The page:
It’s February 12th, and you might not have lost those ten pounds you “resolved” to lose by about now. I know I haven’t. Still haven’t done my taxes early or achieved my resolved goal to cleanse myself of judgment and become a radiantly calm being, mindful of all and vengeful to none.
Or something like. Nope. All long gone by February 12th. Still got the ten pounds, the undone taxes, and, most certainly, all the judgment and mindlessness that comes with daily living.
Maybe next year.
Nevertheless, we can’t give up on Better Burque’s Resolution for 2018, extending the South Diversion Channel (SDC) Trail north from Rio Bravo near Broadway all the way under I-25 to Gibson Blvd, “Lobo Village,” and beyond.
In case you missed declaration of said resolution during the “Official New Year’s Resolution Window” (ONYRW), and don’t walk/ride much on paths down here in the South Valley, the “Chris Chavez Loop” extends south from the Bosque Trail before looping east and then north along the South Diversion Channel before currently terminating at Rio Bravo.
Long-range, the year 2040, planning calls for the trail to be extended north quite some distance, with several variants and spurs, ending, as the Channel does, along the southern end of UNM campus.
Red “x’s” show where the Trail currently ends at Rio Bravo, and where it could (and will, damnit!) eventually go in coming years. Most important is an “x” in the middle of the graphic above indicating placement of that “Holy Grail” of South Valley non-motorized transportation, car-free crossing of I-25 in the southern half of our fair city.
That, my friends, has just got to happen, whether Scot ever loses that 10 pounds or not.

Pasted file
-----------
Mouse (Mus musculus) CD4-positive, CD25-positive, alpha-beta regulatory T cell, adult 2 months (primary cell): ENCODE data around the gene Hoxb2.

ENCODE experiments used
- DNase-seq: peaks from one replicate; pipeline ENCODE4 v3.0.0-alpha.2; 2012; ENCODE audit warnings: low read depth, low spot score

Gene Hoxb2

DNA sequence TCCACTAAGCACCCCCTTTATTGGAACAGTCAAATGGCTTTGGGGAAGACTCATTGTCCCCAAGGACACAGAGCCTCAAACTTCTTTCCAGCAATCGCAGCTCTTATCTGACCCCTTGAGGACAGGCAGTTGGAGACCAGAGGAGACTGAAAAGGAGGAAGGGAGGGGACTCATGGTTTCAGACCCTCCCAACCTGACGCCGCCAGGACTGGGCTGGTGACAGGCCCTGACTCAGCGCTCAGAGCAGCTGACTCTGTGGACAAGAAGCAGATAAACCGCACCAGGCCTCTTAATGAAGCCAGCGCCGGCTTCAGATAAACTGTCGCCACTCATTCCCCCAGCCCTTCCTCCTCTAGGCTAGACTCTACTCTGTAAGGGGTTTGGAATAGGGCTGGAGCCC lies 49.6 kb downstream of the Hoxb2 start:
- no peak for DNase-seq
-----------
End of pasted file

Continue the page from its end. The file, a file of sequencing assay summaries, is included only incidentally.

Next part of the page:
And it appears help and action might be on the way to making that I-25 crossing and SDC extension an eventual reality. The “final draft” of a new “South Valley MultiModal Study” calls for all sorts of juicy projects to alleviate the inequity of non-motorized travel in this part of town, including our Resolved SDC:
Anybody got $8 million dollars?
Yes, $8 million is a chunk o’ change, but somewhat like Jake Blues in “The Blues Brothers” we’re kind of on a “mission from God” here, or have at least declared a “Resolution.” One we intend to keep.
You might have noticed the sudden change to first-person plural above. Yes, “we” are going to make this happen. If “we” happens to include a BB reader with $8 million in between the couch cushions, that would give us a solid running start. More realistically, extending the SDC is going to be one of those grinding, often frustrating, more grinding, touch-n-go, multi-jurisdictional, “polycentric governance” enterprises that will require patience (not my strong suit), persistence, and far more patience.
The next step on this long road might best be closely following developments regarding adoption of the South Valley MultiModal Study. As you see above, SDC is just one of several proposed wonderful additions to walking/riding in the SV, and moving this document into guidance for future plans vital.
There’s also the prickly job of picking priorities among possibilities. There are several great ideas here; which one gets done first, second, very last? BB resolves to use the “Holy Grail” argument in seeking that SDC move up the priority ladder. Think salmon, but with $8 million instead of spawning.
It won’t be easy, but history has, most definitely, shown resolutions never are. If anybody is willing to join me in keeping up with this issue, together we can better our chances for that day, perhaps long from now, when we’ll ride bikes, sans cars and trucks alongside, safely under a roaring I-25 between Rio Bravo and Gibson.
Now that’s a mental image worth keeping in mind, and worth at least $8 million.